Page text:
Before we ever began brewing beers and fermenting grapes, our ancestors were laying down the genetic groundwork, building up our tolerance for alcohol. Chales Q. Choi of LiveScience has found a study that shows our ancient siblings gained the ability to break down ethanol through a genetic mutation 10 million years ago.
Lead study author Matthew Carrigan, a Paleogeneticist at Santa Fe College, explained the reason behind delving into this particular area of research:
"A lot of aspects about the modern human condition--everything from back pain to ingesting too much salt, sugar and fat--goes back to our evolutionary history. We wanted to understand more about the modern human condition with regards to ethanol."
Researchers found the trait didn't help our human ancestors win any drinking contests. But it did assist them in breaking down ethanol found in rotting, fermented fruit on the forest floor when they were starved for options.
The discovery was made by examining the digestive enzyme, ADH4, which is found in the tongues, throats, and stomachs of our living primate relatives, as well as ourselves. Researchers investigated the ADH4 genes of 28 different species of mammals and genes modeled on their ancestors in order to begin pinpointing the time of divergence. Carrigan and his team then used bacteria to read the genes and produce the ADH4 enzyme. Those samples were then tested to see how well the enzymes broke down alcohol.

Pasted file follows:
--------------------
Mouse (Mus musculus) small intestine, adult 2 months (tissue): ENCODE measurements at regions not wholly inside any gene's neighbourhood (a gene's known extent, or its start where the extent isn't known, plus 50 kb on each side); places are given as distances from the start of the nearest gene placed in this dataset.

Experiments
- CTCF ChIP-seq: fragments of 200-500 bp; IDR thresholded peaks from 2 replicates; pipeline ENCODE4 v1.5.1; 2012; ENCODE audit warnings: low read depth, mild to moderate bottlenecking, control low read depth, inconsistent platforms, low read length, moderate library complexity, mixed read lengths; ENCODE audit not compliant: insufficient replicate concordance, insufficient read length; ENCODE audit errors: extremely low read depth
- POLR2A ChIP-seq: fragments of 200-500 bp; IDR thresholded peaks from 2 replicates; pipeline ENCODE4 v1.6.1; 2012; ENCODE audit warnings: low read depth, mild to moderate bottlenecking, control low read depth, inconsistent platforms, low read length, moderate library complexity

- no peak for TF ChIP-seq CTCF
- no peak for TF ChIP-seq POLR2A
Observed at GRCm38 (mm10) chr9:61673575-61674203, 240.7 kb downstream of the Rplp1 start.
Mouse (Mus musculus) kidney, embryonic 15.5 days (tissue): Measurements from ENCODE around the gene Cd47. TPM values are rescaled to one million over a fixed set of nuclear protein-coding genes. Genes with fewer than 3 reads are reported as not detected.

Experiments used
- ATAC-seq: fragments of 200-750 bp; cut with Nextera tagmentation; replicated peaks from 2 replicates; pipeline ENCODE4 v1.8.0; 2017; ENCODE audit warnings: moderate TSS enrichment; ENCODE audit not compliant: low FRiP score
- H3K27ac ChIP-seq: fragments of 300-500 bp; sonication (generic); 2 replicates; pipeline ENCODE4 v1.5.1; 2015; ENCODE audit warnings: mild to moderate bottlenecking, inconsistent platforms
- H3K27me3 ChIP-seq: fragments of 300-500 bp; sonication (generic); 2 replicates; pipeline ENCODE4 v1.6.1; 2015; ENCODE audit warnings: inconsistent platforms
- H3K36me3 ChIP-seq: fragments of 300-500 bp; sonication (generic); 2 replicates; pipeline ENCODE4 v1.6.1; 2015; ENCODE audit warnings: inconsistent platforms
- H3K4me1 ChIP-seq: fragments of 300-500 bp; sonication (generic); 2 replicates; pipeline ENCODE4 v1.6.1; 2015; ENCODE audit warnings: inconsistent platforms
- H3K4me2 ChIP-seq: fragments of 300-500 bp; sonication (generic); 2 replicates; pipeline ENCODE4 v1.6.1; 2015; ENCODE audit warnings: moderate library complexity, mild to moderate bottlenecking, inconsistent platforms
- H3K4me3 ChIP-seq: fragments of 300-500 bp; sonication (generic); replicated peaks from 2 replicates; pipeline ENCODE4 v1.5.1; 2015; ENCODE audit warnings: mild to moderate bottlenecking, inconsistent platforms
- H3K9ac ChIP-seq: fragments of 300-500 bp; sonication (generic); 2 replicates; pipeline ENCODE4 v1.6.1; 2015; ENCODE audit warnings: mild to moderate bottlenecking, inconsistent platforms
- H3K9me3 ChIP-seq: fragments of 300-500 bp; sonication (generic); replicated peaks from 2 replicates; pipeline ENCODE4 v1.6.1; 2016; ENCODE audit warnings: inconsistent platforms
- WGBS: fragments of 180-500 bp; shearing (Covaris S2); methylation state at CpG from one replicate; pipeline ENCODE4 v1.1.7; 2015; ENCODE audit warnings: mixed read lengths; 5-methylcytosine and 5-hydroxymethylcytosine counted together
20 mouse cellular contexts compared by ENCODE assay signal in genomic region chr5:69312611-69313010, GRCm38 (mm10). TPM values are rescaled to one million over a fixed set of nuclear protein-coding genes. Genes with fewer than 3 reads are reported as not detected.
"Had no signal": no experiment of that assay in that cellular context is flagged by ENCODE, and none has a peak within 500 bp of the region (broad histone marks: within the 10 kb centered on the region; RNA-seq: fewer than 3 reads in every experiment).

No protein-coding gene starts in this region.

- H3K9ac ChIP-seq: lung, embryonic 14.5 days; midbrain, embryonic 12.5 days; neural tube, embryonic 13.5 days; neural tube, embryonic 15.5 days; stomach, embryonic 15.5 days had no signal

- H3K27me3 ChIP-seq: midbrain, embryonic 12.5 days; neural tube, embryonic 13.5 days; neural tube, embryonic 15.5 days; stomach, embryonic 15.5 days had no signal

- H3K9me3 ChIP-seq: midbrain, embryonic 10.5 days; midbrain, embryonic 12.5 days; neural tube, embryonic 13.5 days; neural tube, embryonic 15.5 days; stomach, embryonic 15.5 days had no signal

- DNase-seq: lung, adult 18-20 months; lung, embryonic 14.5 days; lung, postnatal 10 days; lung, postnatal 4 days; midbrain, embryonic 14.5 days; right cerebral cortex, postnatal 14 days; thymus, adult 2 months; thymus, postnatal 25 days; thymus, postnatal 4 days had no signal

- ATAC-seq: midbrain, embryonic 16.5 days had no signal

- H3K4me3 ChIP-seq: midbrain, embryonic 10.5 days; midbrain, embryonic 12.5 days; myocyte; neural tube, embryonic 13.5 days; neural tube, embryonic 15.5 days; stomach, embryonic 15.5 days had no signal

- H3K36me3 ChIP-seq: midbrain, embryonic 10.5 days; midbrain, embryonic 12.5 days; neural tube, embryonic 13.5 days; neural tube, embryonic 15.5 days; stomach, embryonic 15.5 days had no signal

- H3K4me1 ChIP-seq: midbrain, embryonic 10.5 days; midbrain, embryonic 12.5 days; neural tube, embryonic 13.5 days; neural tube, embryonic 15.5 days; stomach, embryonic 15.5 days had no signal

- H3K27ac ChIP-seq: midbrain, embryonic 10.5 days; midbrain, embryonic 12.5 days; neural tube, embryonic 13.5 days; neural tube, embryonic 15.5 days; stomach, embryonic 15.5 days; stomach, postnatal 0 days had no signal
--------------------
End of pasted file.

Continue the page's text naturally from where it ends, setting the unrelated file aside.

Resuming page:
From these tests, the team was able to estimate our ancestral gene mutation happened around 10 million years ago. Fortunately, the history and science match with mankind’s move to a more terrestrial lifestyle, where all those years ago our ancestors would dine on rotting fruit when there were no other options in sight.
Carrigan looks to place his future efforts in researching whether apes are willing to consume fermented fruits with varying levels of ethanol.
"We also want to look at other enzymes involved in alcohol metabolism, to see if they're co-evolving with ADH4 at the same time."
Read more at LiveScience
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